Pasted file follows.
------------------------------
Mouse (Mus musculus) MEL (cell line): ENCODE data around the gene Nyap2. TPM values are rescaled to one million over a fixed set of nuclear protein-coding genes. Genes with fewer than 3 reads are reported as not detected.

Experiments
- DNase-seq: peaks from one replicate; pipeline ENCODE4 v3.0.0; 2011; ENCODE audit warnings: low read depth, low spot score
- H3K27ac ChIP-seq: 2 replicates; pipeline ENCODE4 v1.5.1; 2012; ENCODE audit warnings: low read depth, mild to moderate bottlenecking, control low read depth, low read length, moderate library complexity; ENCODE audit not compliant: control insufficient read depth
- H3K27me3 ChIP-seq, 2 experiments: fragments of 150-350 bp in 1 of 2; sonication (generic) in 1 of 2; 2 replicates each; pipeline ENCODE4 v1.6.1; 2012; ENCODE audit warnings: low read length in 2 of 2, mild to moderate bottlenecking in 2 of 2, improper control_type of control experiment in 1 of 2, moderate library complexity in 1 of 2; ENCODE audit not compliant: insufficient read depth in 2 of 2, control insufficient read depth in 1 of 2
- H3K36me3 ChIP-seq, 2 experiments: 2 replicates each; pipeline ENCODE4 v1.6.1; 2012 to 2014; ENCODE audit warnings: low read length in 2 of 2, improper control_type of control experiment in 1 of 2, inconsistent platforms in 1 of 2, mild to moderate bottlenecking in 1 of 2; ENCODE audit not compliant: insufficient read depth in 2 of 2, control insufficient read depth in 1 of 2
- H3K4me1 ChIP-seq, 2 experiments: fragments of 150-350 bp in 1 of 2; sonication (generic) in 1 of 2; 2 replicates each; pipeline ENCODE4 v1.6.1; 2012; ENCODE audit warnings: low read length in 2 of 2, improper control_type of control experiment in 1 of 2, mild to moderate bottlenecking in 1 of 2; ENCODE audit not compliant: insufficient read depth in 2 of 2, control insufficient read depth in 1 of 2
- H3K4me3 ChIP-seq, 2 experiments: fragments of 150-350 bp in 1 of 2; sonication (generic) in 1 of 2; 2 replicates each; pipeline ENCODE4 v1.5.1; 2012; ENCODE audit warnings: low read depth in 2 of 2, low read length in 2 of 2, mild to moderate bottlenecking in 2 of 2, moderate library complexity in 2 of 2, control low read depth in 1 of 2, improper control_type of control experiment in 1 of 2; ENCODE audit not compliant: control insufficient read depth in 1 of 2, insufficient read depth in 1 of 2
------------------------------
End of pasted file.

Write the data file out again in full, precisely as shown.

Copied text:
Mouse (Mus musculus) MEL (cell line): ENCODE data around the gene Nyap2. TPM values are rescaled to one million over a fixed set of nuclear protein-coding genes. Genes with fewer than 3 reads are reported as not detected.

Experiments
- DNase-seq: peaks from one replicate; pipeline ENCODE4 v3.0.0; 2011; ENCODE audit warnings: low read depth, low spot score
- H3K27ac ChIP-seq: 2 replicates; pipeline ENCODE4 v1.5.1; 2012; ENCODE audit warnings: low read depth, mild to moderate bottlenecking, control low read depth, low read length, moderate library complexity; ENCODE audit not compliant: control insufficient read depth
- H3K27me3 ChIP-seq, 2 experiments: fragments of 150-350 bp in 1 of 2; sonication (generic) in 1 of 2; 2 replicates each; pipeline ENCODE4 v1.6.1; 2012; ENCODE audit warnings: low read length in 2 of 2, mild to moderate bottlenecking in 2 of 2, improper control_type of control experiment in 1 of 2, moderate library complexity in 1 of 2; ENCODE audit not compliant: insufficient read depth in 2 of 2, control insufficient read depth in 1 of 2
- H3K36me3 ChIP-seq, 2 experiments: 2 replicates each; pipeline ENCODE4 v1.6.1; 2012 to 2014; ENCODE audit warnings: low read length in 2 of 2, improper control_type of control experiment in 1 of 2, inconsistent platforms in 1 of 2, mild to moderate bottlenecking in 1 of 2; ENCODE audit not compliant: insufficient read depth in 2 of 2, control insufficient read depth in 1 of 2
- H3K4me1 ChIP-seq, 2 experiments: fragments of 150-350 bp in 1 of 2; sonication (generic) in 1 of 2; 2 replicates each; pipeline ENCODE4 v1.6.1; 2012; ENCODE audit warnings: low read length in 2 of 2, improper control_type of control experiment in 1 of 2, mild to moderate bottlenecking in 1 of 2; ENCODE audit not compliant: insufficient read depth in 2 of 2, control insufficient read depth in 1 of 2
- H3K4me3 ChIP-seq, 2 experiments: fragments of 150-350 bp in 1 of 2; sonication (generic) in 1 of 2; 2 replicates each; pipeline ENCODE4 v1.5.1; 2012; ENCODE audit warnings: low read depth in 2 of 2, low read length in 2 of 2, mild to moderate bottlenecking in 2 of 2, moderate library complexity in 2 of 2, control low read depth in 1 of 2, improper control_type of control experiment in 1 of 2; ENCODE audit not compliant: control insufficient read depth in 1 of 2, insufficient read depth in 1 of 2